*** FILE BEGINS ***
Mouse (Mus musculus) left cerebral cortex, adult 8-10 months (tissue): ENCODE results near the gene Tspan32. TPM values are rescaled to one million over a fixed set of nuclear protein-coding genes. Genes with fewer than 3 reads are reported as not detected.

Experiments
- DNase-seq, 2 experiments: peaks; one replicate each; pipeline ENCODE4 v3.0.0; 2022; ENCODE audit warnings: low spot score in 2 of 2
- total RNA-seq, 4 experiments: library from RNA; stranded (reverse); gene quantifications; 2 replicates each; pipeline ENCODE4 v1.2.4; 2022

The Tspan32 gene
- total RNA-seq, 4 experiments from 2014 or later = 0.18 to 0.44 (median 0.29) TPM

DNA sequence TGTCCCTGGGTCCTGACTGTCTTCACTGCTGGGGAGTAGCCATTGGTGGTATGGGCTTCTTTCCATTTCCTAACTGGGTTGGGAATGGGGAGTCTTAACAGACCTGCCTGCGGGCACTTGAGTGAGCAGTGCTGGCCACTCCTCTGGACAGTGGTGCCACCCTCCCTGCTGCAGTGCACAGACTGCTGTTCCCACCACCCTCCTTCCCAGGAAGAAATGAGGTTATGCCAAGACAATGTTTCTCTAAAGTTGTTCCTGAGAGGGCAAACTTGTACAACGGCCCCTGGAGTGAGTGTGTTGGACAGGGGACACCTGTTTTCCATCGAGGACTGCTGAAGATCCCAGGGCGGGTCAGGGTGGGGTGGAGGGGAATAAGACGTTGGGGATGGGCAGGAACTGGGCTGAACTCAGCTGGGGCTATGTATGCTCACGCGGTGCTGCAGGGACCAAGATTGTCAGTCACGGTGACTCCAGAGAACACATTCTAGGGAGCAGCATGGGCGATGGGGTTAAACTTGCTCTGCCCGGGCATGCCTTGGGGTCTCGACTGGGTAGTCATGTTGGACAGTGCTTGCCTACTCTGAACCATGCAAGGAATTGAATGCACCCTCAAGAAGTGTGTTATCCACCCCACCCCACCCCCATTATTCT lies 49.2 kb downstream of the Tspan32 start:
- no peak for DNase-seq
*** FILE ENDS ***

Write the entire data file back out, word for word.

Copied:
Mouse (Mus musculus) left cerebral cortex, adult 8-10 months (tissue): ENCODE results near the gene Tspan32. TPM values are rescaled to one million over a fixed set of nuclear protein-coding genes. Genes with fewer than 3 reads are reported as not detected.

Experiments
- DNase-seq, 2 experiments: peaks; one replicate each; pipeline ENCODE4 v3.0.0; 2022; ENCODE audit warnings: low spot score in 2 of 2
- total RNA-seq, 4 experiments: library from RNA; stranded (reverse); gene quantifications; 2 replicates each; pipeline ENCODE4 v1.2.4; 2022

The Tspan32 gene
- total RNA-seq, 4 experiments from 2014 or later = 0.18 to 0.44 (median 0.29) TPM

DNA sequence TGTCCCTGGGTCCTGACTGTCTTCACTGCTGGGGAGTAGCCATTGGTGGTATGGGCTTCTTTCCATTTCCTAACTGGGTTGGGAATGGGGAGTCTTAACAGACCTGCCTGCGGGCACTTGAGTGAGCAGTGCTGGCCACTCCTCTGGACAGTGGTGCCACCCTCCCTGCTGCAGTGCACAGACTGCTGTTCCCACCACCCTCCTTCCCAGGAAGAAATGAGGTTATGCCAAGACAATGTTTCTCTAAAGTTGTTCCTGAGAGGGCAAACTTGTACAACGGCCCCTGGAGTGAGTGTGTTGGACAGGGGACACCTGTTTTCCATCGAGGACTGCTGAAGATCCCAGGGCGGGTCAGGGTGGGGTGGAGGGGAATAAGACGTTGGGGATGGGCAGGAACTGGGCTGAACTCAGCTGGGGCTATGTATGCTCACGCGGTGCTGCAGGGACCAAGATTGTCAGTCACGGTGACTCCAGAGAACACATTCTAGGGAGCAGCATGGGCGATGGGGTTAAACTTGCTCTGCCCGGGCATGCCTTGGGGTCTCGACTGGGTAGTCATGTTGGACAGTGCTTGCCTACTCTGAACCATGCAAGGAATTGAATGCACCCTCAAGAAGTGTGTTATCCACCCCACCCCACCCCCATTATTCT lies 49.2 kb downstream of the Tspan32 start:
- no peak for DNase-seq